17 17 Placement Policy n Determines where in real memory a process piece resides n For pure segmentation systems: u First-fit, next fit... are possible choices (a real issue) n For paging (and paged segmentation): u The hardware decides where to place the page u The chosen frame location is irrelevant since F all memory frames are equivalent (same size and access is same for all accesses)

18 18 Replacement Policy n Deals with the selection of a page in main memory to be replaced when a new page is brought in n This occurs whenever main memory is full u No free frames are available n Occurs often, since the OS tries to bring into main memory as many processes as it can to increase the multiprogramming level

19 19 Replacement Policy n Not all pages in main memory can be selected for replacement n Some frames are locked (cannot be paged out): u Much of the kernel space is held on locked frames as well as key control structures and I/O buffers n The OS might decide that the set of pages considered for replacement should be: u Limited to those of the process that has suffered the page fault u The set of all pages in unlocked frames

20 20 Replacement Policy n The decision for the set of pages to be considered for replacement is related to the resident set management strategy: u How many page frames are to be allocated to each process? F To be discussed later n No matter what set of pages is considered for replacement, the replacement policy deals with algorithms that choose the page within that set

21 21 Basic algorithms for the replacement policy n The Optimal policy selects for replacement the page for which the time to the next reference is the longest u Produces the fewest number of page faults u Impossible to implement (need to know the future) but serves as a standard for comparison n More practical algorithms inlcude: u Least recently used (LRU) u First-in, first-out (FIFO) u Clock

22 22 The LRU Policy n Replaces the page that has not been referenced for the longest time u By the principle of locality, this should be the page least likely to be referenced in the near future u Performs nearly as well as the optimal policy

23 23 The LRU Policy n Example: A process of 5 pages with an OS that fixes the resident set size to 3

24 24 Counting Page Faults n When the main memory is empty, each new page brought in is a result of a page fault n For the purpose of comparing the different algorithms, initial page faults are not counted u This is because the number of these page faults is the same for all algorithms n But, although NOT shown in the figures, these initial references are REALLY causing page faults

25 25 Implementation of the LRU Policy n Each page could be tagged (in the page table entry) with the time at each memory reference. n The LRU page is the one with the smallest time value (needs to be searched at each page fault) n This would require expensive hardware and a great deal of overhead. n Consequently very few computer systems provide sufficient hardware support for true LRU replacement policy n Other algorithms are used instead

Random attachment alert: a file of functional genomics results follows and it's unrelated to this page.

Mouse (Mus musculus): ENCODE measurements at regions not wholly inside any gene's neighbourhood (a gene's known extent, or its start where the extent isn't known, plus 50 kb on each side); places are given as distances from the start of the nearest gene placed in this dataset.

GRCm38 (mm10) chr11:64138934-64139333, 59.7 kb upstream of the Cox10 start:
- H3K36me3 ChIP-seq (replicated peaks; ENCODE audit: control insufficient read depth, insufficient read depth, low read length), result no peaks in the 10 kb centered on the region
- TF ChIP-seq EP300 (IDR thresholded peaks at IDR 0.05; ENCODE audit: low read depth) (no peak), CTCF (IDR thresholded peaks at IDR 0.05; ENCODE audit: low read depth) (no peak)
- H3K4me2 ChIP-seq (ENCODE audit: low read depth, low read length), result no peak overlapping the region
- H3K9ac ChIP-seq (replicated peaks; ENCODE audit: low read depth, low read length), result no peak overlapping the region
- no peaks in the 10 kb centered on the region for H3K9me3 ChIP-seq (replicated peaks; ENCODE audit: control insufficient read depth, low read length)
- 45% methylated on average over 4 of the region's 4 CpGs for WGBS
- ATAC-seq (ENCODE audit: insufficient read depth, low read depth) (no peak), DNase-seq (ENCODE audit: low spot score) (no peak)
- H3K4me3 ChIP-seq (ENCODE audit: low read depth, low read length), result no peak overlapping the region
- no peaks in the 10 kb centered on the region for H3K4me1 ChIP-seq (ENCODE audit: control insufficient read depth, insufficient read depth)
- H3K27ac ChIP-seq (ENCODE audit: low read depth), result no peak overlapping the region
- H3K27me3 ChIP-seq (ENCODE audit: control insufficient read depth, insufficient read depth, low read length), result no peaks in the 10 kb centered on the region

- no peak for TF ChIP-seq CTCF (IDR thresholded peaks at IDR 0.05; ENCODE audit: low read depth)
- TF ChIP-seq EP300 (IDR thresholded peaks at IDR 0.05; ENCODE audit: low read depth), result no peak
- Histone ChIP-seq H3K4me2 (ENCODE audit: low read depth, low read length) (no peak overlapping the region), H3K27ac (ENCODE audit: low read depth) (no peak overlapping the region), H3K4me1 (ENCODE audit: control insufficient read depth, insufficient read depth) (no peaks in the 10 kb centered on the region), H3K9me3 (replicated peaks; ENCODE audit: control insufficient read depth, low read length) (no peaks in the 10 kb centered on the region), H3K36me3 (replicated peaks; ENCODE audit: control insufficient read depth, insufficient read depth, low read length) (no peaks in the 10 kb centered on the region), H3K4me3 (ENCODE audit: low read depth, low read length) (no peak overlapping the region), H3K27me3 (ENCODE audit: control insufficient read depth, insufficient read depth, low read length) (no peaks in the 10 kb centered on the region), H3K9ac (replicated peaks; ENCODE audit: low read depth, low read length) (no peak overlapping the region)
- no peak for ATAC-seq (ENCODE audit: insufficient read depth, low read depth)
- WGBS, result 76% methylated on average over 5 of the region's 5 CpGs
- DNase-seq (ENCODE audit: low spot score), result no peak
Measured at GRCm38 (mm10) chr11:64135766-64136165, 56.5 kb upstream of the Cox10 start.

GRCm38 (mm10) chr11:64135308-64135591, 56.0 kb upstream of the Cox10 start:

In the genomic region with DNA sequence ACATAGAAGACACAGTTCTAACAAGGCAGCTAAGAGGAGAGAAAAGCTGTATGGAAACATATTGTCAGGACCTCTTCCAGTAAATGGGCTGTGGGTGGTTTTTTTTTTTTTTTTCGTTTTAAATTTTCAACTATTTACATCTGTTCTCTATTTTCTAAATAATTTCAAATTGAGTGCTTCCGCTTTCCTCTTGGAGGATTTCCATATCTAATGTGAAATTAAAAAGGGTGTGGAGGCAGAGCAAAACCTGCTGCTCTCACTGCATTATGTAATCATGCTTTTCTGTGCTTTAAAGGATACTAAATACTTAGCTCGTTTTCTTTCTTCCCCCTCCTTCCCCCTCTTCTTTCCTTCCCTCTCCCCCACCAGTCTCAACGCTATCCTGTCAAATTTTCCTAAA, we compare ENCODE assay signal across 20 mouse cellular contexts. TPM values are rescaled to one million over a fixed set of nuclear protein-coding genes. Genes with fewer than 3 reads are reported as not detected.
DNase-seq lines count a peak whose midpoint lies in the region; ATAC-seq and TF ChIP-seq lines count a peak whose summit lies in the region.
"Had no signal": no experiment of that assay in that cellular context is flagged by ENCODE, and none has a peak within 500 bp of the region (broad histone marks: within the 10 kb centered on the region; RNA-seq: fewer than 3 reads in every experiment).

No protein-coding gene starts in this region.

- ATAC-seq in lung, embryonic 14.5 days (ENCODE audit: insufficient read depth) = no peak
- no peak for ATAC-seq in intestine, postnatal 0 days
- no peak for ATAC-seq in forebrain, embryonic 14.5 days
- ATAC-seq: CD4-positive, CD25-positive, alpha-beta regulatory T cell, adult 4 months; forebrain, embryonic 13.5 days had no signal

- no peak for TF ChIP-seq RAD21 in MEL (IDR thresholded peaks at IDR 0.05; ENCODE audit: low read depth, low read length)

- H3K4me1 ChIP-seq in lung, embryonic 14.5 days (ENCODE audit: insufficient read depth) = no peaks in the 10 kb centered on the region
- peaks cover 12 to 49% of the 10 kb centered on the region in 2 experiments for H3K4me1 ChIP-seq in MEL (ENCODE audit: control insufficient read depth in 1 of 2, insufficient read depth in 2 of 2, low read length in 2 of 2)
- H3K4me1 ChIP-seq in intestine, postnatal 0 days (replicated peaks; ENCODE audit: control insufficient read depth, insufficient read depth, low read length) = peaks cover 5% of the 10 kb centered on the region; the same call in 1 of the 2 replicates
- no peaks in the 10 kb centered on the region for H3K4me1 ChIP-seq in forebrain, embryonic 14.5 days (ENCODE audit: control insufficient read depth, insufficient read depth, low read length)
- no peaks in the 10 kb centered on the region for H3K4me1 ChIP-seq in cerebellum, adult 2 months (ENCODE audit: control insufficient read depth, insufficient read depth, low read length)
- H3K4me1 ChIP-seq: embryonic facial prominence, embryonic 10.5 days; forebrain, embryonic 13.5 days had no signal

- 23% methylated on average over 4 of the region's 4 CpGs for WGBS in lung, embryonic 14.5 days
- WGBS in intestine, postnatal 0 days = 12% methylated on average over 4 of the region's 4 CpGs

26 26 The FIFO Policy n Treats page frames allocated to a process as a circular buffer u When the buffer is full, the oldest page is replaced: first-in-first-out F This is not necessarily the same as the LRU page F A frequently used page is often the oldest, so it will be repeatedly paged out by FIFO u Simple to implement F Requires only a pointer that circles through the page frames of the process

27 27 Comparison of FIFO with LRU n LRU recognizes that pages 2 and 5 are referenced more frequently than others but FIFO does not n FIFO is simple to implement, but performs relatively poorly

28 28 The Clock Policy n The set of frames candidate for replacement is considered as a circular buffer n A use bit for each frame is set to 1 whenever: u A page is first loaded into the frame u The corresponding page is referenced n When it is time to replace a page, the first frame encountered with the use bit set to 0 is replaced. u During the search for replacement, each use bit set to 1 is changed to 0 n When a page is replaced, a pointer is set to point to the next frame in buffer

29 29 The Clock Policy: An Example

30 30 Comparison of Clock with FIFO and LRU n Asterisk indicates that the corresponding use bit is set to 1 n Clock protects frequently referenced pages by setting the use bit to 1 at each reference

31 31 Comparison of Clock with FIFO and LRU n Numerical experiments tend to show that performance of Clock is close to that of LRU n Experiments have been performed when the number of frames allocated to each process is fixed and when pages local to the page-fault process are considered for replacement u When few (6 to 8) frames are allocated per process, there is almost a factor of 2 of page faults between LRU and FIFO u This factor reduces to close to 1 when several (more than 12) frames are allocated. F But then more main memory is needed to support the same level of multiprogramming

32 32 Page Buffering n Pages to be replaced are kept in main memory for a while to guard against poorly performing replacement algorithms such as FIFO n Two lists of pointers are maintained: each entry points to a frame selected for replacement u A free page list for frames that have not been modified since brought in (no need to swap out) u A modified page list for frames that have been modified (need to write them out) n A frame to be replaced has a pointer added to the tail of one of the lists and the present bit is cleared in the corresponding page table entry u The page remains in the same memory frame

33 33 Page Buffering n At each page fault the two lists are first examined to see if the needed page is still in main memory u If it is, the present bit in the corresponding page table entry is set and the matching entry in the relevant page list is removed u If it is not, then the needed page is brought in, it is placed in the frame pointed by the head of the free frame list (overwriting the page that was there) F The head of the free frame list is moved to the next entry u The frame number in the page table entry could be used to scan the two lists, or each list entry could contain the process id and page number of the occupied frame n The modified list also serves to write out modified pages in cluster (rather than individually)

34 34 Cleaning Policy n When should a modified page be written out to disk? u Demand cleaning: A page is written out only when its frame has been selected for replacement F A process that suffers a page fault may have to wait for 2 page transfers u Pre-cleaning: Modified pages are written before their frames are needed so that they can be written out in batches F Makes little sense to write out a batch of pages if the majority of these pages will be modified again before they are replaced

35 35 Cleaning Policy n A good compromise can be achieved with page buffering u Recall that pages chosen for replacement are maintained either on a free (unmodified) list or on a modified list u Pages on the modified list can be periodically written out in batches and moved to the free list u An efficient compromise because: F Not all dirty pages are written out but only those chosen for replacement F Writing is done in batches